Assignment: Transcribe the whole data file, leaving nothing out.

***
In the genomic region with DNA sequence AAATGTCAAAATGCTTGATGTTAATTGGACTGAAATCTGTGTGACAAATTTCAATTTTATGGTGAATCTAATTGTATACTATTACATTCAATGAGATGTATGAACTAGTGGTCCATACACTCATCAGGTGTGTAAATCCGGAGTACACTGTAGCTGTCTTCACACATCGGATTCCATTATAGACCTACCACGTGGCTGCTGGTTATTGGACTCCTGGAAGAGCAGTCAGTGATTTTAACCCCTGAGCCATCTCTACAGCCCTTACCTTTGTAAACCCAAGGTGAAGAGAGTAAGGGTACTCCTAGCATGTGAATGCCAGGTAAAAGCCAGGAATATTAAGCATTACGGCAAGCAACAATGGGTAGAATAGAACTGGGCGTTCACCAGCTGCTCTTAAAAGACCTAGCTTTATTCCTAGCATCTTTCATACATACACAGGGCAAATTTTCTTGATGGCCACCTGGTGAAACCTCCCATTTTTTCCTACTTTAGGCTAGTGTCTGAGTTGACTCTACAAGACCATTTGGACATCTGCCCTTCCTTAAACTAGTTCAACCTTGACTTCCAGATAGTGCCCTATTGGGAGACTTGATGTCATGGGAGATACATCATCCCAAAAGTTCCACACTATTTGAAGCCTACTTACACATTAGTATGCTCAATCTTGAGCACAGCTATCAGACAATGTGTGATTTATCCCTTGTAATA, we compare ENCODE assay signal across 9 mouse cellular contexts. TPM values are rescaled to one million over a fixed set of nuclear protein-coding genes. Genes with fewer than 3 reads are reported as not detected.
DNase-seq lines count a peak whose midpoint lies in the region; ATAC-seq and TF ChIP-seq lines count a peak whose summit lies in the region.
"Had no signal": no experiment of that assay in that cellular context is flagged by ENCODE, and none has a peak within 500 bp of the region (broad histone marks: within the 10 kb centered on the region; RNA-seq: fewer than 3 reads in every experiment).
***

In the genomic region with DNA sequence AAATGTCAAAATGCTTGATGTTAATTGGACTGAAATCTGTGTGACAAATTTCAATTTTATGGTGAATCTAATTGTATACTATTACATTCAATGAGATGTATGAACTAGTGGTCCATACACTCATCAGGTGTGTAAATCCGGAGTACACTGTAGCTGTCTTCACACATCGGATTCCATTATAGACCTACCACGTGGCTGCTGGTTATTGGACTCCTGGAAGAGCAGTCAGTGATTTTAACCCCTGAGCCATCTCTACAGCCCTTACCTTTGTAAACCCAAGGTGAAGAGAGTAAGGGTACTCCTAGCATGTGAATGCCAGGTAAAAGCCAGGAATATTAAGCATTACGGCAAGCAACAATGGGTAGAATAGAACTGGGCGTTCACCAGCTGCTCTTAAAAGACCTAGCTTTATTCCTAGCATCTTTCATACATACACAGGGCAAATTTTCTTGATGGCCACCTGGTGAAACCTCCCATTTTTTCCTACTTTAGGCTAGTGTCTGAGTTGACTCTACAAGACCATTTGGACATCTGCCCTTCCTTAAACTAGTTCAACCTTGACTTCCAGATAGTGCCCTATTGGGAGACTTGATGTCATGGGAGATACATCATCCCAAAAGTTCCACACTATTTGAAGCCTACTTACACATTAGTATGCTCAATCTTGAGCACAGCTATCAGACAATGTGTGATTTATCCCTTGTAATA, we compare ENCODE assay signal across 9 mouse cellular contexts. TPM values are rescaled to one million over a fixed set of nuclear protein-coding genes. Genes with fewer than 3 reads are reported as not detected.
DNase-seq lines count a peak whose midpoint lies in the region; ATAC-seq and TF ChIP-seq lines count a peak whose summit lies in the region.
"Had no signal": no experiment of that assay in that cellular context is flagged by ENCODE, and none has a peak within 500 bp of the region (broad histone marks: within the 10 kb centered on the region; RNA-seq: fewer than 3 reads in every experiment).